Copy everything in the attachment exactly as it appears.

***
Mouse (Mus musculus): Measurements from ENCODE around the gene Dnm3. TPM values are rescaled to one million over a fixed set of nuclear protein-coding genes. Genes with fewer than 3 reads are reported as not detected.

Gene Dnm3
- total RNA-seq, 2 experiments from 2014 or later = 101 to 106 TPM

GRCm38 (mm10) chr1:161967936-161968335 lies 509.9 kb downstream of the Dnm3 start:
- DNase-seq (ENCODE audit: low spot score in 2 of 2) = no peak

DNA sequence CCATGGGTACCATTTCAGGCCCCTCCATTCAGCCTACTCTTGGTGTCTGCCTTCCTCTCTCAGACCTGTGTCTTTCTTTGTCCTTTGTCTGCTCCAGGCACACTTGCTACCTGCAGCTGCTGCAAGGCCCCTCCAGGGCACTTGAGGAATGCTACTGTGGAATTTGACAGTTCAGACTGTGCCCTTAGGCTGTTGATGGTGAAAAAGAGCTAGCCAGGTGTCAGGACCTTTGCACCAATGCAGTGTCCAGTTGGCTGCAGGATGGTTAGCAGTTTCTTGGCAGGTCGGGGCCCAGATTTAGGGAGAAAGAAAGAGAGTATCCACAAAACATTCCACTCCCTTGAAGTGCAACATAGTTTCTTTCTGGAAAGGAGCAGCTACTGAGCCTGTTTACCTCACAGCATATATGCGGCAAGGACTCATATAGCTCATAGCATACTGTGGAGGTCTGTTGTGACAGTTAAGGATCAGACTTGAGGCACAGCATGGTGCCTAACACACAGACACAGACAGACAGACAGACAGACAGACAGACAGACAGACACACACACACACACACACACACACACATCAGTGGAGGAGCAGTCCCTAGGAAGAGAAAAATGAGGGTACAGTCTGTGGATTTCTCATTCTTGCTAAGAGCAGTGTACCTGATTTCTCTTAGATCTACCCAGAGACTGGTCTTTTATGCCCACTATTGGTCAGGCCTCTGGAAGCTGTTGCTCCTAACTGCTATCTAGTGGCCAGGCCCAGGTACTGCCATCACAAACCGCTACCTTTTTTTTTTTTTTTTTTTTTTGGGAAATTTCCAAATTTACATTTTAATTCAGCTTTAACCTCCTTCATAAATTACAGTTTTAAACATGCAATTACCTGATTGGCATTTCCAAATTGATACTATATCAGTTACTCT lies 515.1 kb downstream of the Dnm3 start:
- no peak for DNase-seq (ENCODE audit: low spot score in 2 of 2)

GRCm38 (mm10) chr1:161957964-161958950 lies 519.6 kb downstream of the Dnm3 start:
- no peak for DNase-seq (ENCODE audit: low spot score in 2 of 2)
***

Mouse (Mus musculus): Measurements from ENCODE around the gene Dnm3. TPM values are rescaled to one million over a fixed set of nuclear protein-coding genes. Genes with fewer than 3 reads are reported as not detected.

Gene Dnm3
- total RNA-seq, 2 experiments from 2014 or later = 101 to 106 TPM

GRCm38 (mm10) chr1:161967936-161968335 lies 509.9 kb downstream of the Dnm3 start:
- DNase-seq (ENCODE audit: low spot score in 2 of 2) = no peak

DNA sequence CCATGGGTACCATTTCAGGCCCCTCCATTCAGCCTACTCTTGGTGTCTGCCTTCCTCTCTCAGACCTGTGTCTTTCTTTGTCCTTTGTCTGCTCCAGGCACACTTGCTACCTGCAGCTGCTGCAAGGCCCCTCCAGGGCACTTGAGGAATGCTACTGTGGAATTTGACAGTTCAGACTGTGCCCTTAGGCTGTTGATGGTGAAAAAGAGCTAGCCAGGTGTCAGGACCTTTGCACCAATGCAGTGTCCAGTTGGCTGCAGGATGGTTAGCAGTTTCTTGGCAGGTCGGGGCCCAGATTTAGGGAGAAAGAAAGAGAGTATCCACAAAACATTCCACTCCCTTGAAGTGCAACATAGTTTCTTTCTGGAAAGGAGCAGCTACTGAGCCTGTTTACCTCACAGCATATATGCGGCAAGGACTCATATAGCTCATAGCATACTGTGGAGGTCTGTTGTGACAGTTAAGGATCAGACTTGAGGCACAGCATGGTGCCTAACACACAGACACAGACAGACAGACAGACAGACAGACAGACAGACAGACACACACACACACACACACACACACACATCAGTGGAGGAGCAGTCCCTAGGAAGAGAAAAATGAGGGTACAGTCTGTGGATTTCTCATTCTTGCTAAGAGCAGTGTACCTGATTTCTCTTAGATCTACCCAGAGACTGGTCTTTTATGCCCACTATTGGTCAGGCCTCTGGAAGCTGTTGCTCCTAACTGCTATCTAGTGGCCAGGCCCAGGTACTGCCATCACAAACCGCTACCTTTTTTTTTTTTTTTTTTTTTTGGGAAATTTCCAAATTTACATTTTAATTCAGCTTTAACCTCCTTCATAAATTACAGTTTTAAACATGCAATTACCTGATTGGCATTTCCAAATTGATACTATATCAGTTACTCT lies 515.1 kb downstream of the Dnm3 start:
- no peak for DNase-seq (ENCODE audit: low spot score in 2 of 2)

GRCm38 (mm10) chr1:161957964-161958950 lies 519.6 kb downstream of the Dnm3 start:
- no peak for DNase-seq (ENCODE audit: low spot score in 2 of 2)